Co-ordinating janitorial schedules around daily occupancy reports is one of the simple yet effective operation cost reduction strategies that CoWorkr can help you apply during this trying time of biological risk. Since the prevalence of germs in certain high usage areas isn’t necessarily associated with any visual evidence, this data-driven approach to cleaning may also be your best option for risk-appropriate cleaning.

Daily usage data from  CoWorkr utilization sensors and will give you the capacity to apply resources only where needed and, in doing so, save you time and money on janitorial services. Increasing cleaning efficiencies for a 10K SF / floor, 10-level building by just a single digit percentile can mean saving or reallocating hundreds of thousands of dollars per year for your business.

CoWorkr’s Sensor Technology

CoWorkr provides simple, anonymous, and secure occupancy data collection through easy-to-install WorkPoint and Counter Sensor technology. WorkPoint Sensors, as the name implies, monitor individual settings, while overhead Counter Sensors count the workers within a given space.

Both sensor options collect high-resolution occupancy data, tracking space, and desk utilization down to minute and update consistently in real-time. CoWorkr maintains a competitive edge as one of the only fully anonymous prop-tech solutions that allow customers to accurately track usage data at such high fidelity. By offering real-time data, workplace experience can be optimized as workers can finally find available spaces on the fly.

Detailed and actionable, CoWorkr data is made readily accessible for all types of users, including those who aren’t necessarily tech-savvy. Floor plans or maps can be handed off to crews as links to the CoWorkr App, PDFs, or even published on floor-by-floor digital kiosks.

How to Reduce Cost in a Business With Real-time Coworkr Data

If you’re wondering how to reduce cost in business by leveraging daily CoWorkr analytics, one suggested use case runs as follows:

Using their private smartphones, company tablets, entry-point monitors, or a printed PDF, janitorial staff could refer to the last daily floor summary on arrival to a level. Industry-standard sanitation procedures could be applied to typical usage zones, with extra attention paid to areas and workstations that have seen extensive use.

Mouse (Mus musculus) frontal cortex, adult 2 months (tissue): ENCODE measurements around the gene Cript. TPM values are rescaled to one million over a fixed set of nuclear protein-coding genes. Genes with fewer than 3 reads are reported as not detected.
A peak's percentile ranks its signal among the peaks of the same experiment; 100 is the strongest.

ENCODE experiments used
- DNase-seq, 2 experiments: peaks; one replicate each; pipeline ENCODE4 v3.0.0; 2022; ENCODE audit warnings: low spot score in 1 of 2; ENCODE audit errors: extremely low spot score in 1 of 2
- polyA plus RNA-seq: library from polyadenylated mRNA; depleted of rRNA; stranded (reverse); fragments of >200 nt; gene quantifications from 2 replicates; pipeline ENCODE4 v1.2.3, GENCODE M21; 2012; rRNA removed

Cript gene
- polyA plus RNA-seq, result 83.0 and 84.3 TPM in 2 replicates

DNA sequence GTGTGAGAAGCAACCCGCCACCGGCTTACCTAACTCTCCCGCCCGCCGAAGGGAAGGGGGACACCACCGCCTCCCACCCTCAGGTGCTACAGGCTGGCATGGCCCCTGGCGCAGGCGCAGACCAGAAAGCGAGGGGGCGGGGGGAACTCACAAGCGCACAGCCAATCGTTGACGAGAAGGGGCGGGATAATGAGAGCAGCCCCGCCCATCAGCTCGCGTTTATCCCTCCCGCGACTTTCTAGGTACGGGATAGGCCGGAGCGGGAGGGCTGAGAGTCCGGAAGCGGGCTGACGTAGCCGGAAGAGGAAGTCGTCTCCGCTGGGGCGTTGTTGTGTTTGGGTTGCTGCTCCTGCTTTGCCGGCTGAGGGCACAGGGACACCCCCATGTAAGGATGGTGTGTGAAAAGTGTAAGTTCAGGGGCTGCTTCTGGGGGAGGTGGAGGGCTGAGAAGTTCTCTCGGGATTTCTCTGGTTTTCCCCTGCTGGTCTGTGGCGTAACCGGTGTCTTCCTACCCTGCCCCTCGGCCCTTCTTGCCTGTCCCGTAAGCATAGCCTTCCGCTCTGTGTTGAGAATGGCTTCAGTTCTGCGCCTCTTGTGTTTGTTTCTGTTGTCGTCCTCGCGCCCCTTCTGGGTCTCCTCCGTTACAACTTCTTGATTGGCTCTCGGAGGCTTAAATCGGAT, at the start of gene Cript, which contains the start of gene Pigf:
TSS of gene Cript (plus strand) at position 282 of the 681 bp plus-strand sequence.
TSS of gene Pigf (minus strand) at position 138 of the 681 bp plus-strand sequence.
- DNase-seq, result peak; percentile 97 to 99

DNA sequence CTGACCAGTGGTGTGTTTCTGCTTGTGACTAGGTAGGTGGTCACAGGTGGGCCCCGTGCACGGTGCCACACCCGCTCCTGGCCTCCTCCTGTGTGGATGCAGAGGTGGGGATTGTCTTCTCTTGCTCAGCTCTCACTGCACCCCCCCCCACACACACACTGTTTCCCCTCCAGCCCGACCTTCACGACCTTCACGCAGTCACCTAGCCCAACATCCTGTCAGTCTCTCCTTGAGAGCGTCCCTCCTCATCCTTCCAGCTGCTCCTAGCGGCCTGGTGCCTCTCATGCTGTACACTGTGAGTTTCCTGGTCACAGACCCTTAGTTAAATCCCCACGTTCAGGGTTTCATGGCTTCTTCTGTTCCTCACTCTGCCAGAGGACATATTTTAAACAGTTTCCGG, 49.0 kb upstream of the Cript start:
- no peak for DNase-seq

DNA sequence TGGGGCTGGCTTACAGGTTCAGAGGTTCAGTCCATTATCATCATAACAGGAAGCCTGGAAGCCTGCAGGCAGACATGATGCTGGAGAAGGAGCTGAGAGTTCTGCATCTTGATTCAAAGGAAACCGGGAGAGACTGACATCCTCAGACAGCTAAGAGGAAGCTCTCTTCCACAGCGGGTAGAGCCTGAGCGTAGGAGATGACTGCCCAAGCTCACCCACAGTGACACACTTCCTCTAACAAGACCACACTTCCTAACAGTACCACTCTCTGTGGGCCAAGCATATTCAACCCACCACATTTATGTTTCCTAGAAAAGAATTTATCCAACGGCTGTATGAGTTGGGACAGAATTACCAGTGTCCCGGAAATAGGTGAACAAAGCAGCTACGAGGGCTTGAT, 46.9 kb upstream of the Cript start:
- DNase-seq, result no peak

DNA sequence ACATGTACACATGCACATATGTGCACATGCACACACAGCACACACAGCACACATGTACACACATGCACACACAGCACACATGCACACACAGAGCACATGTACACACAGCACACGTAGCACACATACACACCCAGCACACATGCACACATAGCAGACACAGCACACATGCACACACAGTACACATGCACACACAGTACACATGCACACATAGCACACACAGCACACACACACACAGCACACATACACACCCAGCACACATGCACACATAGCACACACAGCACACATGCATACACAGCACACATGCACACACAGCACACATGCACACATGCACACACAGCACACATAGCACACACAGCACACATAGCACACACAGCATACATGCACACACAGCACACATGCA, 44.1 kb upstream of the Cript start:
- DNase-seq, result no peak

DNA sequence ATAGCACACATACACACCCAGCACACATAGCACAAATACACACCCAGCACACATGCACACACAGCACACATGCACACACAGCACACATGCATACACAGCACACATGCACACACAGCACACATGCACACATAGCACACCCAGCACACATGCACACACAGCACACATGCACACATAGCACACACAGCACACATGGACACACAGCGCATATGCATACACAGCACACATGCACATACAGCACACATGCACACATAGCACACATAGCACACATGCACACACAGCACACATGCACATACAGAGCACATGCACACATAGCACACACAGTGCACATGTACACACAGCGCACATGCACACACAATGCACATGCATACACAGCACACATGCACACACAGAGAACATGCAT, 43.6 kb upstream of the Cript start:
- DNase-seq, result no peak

Zones left unused throughout the course of a day can be overlooked during the daily cleaning routine, and spaces that see consistent vacancy can be addressed only when necessary or once a week, for example.

The floorplan sample above should give you an idea of how actual utilization data can inform your sanitation crew and facilitate a more effective and far more cost-efficient business cleaning routine.

Daily Data Map for Janitorial Crew
Daily Data Map for Janitorial Crew

In conclusion

To be fair, some workers are notorious for leaving spaces in a particularly disheveled state (engineers, we’re looking at you) so, bridging the gap between usage data and cleaning requirements is not always apples to apples. Still, few tools have the capacity to optimize your social distancing, cleaning schedule, and budget quite like CoWorkr sensors and platforms.

With user-friendly, high-res data-driven floor plan summaries to inform their rounds each shift and unused spaces eliminated from the regular checklist, facility crews can start to apply resources where and when they’re actually needed. With a wealth of experience driving business cost-saving strategies through quality data and analytics, we are ready to help you balance the tipping scale.